Outside the Lane Lines: A Swimmer’s Life – How a Mentor Can Be an Integral Influence


Outside the Lane Lines: A Swimmer’s Life – How a Mentor Can Be an Integral Influence

By Pat Hallahan

Swimming is largely an individual sport, both in the mental and physical discipline required to succeed. Not only are you expected to follow a workout plan, but you are expected to mentally envelope yourself in the sport. Sometimes, these demands lead to early retirement – at least from a competitive standpoint (you’ll always have the pool for fitness purposes). Because of the intense nature of swimming, many accomplished athletes attribute their confidence, grit and success to a mentor who believed in them.

Mentorship in any craft is crucial for those rising through the ranks. Swimming frequently presents mental obstacles, many of which are difficult to navigate at a younger age. Having an older sibling or teammate, parent, neighbor, or, most commonly, a coach to turn to can have an immense effect on your career as a swimmer.

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Countless age-group swimmers yearn to get faster and increase their efficiency in the pool without support. This approach will lead to an uphill battle. Understanding the intricacies in any given stroke and what adjustments must be made are critical for developing swimmers. Furthermore, understanding how to convey these instructions in a way that caters to the individual swimmer is equally as pivotal.

There is something spiritual about a mentor relaying positivity. Perhaps they’ll tell you that you could be special. Maybe they’ll applaud a simple correction in your stroke. Some swimmers may never receive this kind of mentorship, so it is meaningful to those who are guided.

Improving in the sport is typically dependent on an athlete’s dedication and the quality of coaching. Swimmers must decide what they ultimately want to get out of the experience. Why do mentors in the sport choose a few individuals to tutor? Maybe they see themselves in the young swimmer. Perhaps they see somebody who has a lot of potential but isn’t giving the right amount of effort.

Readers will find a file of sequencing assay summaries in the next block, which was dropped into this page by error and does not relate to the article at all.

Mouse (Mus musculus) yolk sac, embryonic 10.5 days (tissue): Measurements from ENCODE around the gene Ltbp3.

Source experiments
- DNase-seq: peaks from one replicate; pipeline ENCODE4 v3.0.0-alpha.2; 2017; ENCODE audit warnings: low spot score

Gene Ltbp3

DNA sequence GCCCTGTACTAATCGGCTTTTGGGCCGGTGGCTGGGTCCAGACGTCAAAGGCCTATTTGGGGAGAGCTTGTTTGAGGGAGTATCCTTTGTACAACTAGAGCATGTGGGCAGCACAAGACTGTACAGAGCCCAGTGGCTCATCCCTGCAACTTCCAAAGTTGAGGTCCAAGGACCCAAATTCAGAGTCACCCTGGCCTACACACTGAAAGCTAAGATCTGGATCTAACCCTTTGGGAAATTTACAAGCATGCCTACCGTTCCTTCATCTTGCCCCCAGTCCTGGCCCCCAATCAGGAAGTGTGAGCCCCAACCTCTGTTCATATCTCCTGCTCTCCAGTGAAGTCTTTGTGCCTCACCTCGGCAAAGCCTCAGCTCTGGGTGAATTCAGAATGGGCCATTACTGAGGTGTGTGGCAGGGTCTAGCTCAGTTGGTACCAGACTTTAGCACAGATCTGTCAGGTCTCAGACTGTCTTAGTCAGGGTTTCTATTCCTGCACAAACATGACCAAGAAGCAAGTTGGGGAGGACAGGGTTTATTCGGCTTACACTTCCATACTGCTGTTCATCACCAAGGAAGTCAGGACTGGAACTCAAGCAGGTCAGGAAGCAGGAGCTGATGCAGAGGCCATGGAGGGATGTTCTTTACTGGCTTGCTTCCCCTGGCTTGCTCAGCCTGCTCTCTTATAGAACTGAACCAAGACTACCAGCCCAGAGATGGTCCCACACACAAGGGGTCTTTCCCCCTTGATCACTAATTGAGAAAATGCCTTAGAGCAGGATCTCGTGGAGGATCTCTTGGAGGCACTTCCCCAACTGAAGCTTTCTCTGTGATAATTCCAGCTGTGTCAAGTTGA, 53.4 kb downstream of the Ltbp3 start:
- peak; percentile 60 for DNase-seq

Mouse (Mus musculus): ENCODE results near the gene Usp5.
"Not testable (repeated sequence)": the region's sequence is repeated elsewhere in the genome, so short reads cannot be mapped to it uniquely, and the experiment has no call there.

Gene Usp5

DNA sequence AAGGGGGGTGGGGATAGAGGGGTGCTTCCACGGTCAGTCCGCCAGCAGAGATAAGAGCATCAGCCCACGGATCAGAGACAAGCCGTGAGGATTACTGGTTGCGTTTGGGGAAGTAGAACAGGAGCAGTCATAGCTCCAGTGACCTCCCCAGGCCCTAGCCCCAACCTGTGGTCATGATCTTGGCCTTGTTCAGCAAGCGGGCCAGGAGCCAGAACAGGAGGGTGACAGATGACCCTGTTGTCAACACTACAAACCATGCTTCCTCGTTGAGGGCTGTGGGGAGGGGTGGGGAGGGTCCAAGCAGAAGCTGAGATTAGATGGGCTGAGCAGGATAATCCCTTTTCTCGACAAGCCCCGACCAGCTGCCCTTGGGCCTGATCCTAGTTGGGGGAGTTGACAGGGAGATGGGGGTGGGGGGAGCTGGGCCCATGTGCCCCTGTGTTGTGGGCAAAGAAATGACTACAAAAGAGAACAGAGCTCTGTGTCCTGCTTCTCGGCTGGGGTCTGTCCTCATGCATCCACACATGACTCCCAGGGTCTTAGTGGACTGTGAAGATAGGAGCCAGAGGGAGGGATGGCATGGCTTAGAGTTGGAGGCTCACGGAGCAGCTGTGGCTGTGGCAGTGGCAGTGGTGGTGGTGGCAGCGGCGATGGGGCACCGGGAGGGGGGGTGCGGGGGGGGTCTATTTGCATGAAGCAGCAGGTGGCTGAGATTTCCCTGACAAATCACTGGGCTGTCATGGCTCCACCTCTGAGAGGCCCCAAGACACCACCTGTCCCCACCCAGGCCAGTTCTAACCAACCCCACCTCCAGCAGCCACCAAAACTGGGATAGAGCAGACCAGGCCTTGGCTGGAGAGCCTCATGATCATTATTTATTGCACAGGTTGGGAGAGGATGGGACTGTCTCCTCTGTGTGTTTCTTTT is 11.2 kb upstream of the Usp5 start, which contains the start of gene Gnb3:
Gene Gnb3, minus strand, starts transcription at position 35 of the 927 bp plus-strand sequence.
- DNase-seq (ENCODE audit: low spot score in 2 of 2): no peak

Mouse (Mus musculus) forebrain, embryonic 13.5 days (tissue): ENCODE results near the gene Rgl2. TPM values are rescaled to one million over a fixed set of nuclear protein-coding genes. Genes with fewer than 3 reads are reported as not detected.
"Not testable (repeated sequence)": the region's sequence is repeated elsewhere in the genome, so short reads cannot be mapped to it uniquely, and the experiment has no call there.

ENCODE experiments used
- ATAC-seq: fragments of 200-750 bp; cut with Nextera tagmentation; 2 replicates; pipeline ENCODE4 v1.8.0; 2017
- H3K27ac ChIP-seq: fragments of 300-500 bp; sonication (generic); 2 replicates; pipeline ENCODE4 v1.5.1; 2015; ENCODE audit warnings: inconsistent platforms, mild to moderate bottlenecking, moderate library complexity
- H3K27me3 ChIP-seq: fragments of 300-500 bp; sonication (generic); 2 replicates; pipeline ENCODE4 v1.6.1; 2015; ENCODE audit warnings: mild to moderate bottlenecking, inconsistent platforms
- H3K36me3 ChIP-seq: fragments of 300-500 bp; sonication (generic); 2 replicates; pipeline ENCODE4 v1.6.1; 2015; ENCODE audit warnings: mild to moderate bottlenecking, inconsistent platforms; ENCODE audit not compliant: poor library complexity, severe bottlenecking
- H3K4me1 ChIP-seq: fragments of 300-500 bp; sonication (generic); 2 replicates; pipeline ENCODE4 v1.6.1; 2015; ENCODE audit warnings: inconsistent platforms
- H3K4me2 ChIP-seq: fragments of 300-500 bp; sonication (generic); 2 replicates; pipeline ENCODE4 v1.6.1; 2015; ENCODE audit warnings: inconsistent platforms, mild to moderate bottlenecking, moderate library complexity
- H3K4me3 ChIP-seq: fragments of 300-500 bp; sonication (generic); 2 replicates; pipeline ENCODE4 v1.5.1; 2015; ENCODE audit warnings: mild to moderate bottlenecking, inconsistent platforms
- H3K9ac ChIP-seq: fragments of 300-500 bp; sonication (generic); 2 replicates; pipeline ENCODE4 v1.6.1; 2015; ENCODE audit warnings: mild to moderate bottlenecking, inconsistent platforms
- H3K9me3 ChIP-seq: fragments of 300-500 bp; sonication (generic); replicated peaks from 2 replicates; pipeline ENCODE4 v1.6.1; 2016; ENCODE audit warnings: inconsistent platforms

Swimming offers minimal praise in return for the amount of work logged. Such is the sport. Practice takes up about 99% of your time. But there is fulfillment. It’s a good feeling to grind through a demanding set. It’s a good feeling to walk away knowing you gave a little extra. On days you may not feel victorious, a mentor can step in and provide that boost to bring you back. Since most swimmers are not training for the Olympic Games, we need that feeling of community, and having somebody who is there for us.

Personally, I was fortunate enough to have two mentors. Swimming was something I always did in the summers, but I wasn’t committed to the sport until high school. Something that helped me transition into taking swimming seriously was my foundation. My father taught us how to swim freestyle perfectly the moment I started to float. This memory was ingrained in me from a young age. Being the lifelong swimmer that he is, he understood the challenges of a hard practice and what it took to improve.

I was also fortunate enough to have my rec swimming coach believe in me. Praising my freestyle stroke and encouraging me to get into swimming with him year-round were tremendous influence. Having support in this sport certainly helped me realize why it’s such an amazing community.

I’m not sure I would have such an appreciation for swimming if I wasn’t encouraged the way I was, and for that guidance, I am forever grateful. When possible, please reach out to your mentor and thank them. Whether you haven’t seen your mentor in decades or you are going to see them at practice this week, let them know what they mean to you.

Previous Articles in Series

The Bond of Morning Practice

Nature of a Swim Meet


Author Pat Hallahan recently joined Swimming World as a regular contributor, using his experience as a lifelong swimmer to examine lifestyle aspects of the sport.

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